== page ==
Hanna Hõrak will defend her doctoral thesis titled „Identification of key regulators of stomatal CO2 signalling via O3-sensitivity“ on 3 May 2017 at 10:15.
Professor Hannes Kollist;
Senior Research Fellow Mikael Johan Brosché.
Jean Colcombet research scientist, Ph.D. Institute of Plant Sciences Paris-Saclay France.
Plants give us food, pharmaceuticals, clothes, paper and many other goods. Understanding how plants work is essential for breeding plants with higher yield, more useful biochemical composition or increased stress tolerance. Gas exchange with the environment determines plant growth, as CO2 uptake for photosynthesis is accompanied by water loss. CO2 enters and water vapour and oxygen leave the plant via stomata, which are pores on plant leaves formed by specialized guard cells that control the aperture of the pore. Adequate and efficient regulation of stomatal aperture in response to changing environmental conditions is essential for plants to live and thrive. Stomata close in response to darkness, elevated CO2 concentration, reduced air humidity, air pollutants such as ozone (O3), and pathogens. The plant hormone abscisic acid (ABA) is a key regulator of stomatal closure.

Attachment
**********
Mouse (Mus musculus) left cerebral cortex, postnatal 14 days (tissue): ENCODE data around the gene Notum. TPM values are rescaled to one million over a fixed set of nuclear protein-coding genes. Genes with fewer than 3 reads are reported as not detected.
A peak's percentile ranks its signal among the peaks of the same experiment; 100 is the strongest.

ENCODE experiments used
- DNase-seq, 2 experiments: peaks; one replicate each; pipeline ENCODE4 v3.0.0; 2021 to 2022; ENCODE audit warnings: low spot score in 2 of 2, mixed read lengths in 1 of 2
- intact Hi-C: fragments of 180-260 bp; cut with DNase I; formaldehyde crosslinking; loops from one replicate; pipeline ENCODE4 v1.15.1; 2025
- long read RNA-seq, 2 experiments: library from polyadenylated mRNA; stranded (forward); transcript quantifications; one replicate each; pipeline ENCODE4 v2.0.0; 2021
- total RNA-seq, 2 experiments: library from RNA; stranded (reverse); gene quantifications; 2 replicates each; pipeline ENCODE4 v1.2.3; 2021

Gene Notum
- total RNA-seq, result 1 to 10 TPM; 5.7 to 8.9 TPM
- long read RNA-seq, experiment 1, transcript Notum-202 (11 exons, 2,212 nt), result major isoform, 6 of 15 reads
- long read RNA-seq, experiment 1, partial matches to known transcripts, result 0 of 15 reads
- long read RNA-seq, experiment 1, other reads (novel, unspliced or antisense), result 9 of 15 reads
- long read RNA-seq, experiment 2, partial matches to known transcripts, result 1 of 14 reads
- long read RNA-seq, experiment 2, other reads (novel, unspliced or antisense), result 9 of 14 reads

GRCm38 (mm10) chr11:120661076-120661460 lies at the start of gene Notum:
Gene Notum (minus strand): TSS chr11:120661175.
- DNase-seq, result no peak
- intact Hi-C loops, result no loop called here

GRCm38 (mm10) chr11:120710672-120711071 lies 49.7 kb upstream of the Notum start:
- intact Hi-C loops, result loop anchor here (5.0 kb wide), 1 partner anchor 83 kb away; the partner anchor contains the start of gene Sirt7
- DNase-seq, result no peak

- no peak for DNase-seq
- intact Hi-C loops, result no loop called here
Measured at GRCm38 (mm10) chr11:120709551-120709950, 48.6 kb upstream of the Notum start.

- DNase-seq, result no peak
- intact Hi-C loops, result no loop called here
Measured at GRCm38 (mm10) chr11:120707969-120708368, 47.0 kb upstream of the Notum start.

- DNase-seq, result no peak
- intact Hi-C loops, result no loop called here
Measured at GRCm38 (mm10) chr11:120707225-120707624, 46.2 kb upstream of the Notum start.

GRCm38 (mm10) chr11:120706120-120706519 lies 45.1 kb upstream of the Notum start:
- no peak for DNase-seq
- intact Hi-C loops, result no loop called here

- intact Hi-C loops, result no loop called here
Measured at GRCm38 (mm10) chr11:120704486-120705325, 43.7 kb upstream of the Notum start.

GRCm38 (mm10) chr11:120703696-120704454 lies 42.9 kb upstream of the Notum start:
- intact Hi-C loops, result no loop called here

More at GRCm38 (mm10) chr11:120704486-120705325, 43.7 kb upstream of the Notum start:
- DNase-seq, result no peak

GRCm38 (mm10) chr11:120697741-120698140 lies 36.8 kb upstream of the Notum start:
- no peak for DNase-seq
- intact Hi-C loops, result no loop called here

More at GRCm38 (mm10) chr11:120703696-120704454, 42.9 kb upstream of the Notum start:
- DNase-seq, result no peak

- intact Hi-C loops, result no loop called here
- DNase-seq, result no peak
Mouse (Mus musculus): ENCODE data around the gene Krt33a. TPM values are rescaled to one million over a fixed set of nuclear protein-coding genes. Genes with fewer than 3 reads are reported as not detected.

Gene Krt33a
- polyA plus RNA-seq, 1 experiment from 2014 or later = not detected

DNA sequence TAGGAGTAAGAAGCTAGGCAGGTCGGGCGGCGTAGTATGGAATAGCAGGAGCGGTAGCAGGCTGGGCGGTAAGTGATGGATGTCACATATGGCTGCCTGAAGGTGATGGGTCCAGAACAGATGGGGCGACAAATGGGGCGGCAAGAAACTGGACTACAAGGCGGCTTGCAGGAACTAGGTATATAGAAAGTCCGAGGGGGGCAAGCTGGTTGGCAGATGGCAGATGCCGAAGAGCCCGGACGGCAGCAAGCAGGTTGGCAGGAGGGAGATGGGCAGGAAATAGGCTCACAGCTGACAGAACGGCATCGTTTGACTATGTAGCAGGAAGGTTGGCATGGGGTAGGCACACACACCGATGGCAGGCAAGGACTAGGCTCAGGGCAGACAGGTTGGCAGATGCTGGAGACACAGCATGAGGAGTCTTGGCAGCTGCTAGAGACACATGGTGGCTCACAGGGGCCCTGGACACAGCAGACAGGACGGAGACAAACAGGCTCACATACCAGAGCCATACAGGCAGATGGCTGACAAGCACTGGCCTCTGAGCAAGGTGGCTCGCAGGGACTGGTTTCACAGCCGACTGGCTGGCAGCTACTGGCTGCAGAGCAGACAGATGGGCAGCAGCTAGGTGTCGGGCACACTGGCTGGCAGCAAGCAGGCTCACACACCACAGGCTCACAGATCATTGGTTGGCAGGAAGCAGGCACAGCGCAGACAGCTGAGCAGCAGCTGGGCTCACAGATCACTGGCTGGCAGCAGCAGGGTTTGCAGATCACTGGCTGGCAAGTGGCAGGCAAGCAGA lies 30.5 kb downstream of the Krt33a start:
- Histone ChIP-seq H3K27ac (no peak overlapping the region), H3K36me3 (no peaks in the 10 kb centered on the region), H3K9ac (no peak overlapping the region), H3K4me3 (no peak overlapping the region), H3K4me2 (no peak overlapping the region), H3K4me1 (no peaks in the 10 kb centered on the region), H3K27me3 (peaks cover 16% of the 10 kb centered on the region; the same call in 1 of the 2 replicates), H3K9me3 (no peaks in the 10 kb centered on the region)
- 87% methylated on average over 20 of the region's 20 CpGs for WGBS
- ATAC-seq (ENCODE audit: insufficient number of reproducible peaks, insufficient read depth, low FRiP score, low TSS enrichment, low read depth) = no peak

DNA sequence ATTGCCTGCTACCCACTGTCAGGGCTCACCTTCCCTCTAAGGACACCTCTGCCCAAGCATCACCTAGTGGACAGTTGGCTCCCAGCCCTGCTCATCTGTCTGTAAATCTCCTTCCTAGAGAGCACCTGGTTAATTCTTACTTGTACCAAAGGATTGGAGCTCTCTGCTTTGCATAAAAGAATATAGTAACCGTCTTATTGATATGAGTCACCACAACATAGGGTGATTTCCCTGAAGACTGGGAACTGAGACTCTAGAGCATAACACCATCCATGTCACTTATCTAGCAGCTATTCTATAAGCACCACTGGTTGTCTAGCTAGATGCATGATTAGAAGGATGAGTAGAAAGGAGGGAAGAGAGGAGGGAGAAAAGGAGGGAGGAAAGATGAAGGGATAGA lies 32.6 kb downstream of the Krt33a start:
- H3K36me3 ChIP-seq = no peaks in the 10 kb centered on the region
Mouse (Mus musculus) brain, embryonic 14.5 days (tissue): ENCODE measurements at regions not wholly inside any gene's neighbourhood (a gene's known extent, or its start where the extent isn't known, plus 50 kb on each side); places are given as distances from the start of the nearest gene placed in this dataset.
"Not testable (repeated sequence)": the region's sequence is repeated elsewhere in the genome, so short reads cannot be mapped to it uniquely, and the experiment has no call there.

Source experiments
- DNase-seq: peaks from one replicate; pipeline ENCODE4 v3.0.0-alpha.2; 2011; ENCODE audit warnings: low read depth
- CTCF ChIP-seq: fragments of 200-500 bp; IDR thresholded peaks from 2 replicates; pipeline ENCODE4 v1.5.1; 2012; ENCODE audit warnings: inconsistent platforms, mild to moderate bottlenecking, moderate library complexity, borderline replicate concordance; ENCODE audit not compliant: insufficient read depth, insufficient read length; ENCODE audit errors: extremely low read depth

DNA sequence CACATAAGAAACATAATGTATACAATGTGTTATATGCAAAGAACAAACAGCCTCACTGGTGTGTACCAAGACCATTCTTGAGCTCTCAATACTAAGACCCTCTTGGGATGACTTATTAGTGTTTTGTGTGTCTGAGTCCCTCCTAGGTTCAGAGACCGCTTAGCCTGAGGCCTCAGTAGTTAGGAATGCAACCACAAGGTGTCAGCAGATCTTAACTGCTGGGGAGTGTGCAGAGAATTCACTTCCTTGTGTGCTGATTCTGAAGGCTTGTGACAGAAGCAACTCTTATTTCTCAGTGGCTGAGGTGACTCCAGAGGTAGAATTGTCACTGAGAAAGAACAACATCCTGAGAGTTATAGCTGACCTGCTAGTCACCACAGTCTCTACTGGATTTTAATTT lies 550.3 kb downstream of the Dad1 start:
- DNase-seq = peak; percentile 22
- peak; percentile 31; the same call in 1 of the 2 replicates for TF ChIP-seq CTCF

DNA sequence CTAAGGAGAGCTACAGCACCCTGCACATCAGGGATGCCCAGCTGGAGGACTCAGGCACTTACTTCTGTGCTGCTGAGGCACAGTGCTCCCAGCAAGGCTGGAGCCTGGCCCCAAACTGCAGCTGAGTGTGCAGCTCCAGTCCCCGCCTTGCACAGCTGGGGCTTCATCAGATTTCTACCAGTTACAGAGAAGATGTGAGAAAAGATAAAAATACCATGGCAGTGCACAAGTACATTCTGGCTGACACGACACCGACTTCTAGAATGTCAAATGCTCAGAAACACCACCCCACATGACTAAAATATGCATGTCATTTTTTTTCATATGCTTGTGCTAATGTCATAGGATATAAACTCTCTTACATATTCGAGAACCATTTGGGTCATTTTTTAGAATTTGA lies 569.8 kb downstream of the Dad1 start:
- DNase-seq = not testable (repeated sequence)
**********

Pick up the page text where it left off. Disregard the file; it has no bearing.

In this thesis, studies of the underlying causes of O3-sensitivity in several natural variants and mutants of Arabidopsis thaliana led to the identification of key components that regulate stomatal CO2 signalling. A model that describes signal transduction in guard cells in response to elevated CO2 concentration was proposed. The evolution of stomatal responsiveness to ABA and CO2 was also addressed by studying stomatal responses in ferns. Fern stomatal responses depended on species and growth conditions, indicating that large-scale analysis of stomatal behaviour of ferns with different evolutionary age and growth habitat would be necessary to better understand the evolution of stomatal responsiveness in land plants.
The results presented in this thesis bring important insight into the molecular mechanisms of plant stomatal CO2 signalling and provide useful information for further research on this topic. The obtained knowledge can be applied to develop crops with higher water use efficiency in the changing environmental conditions.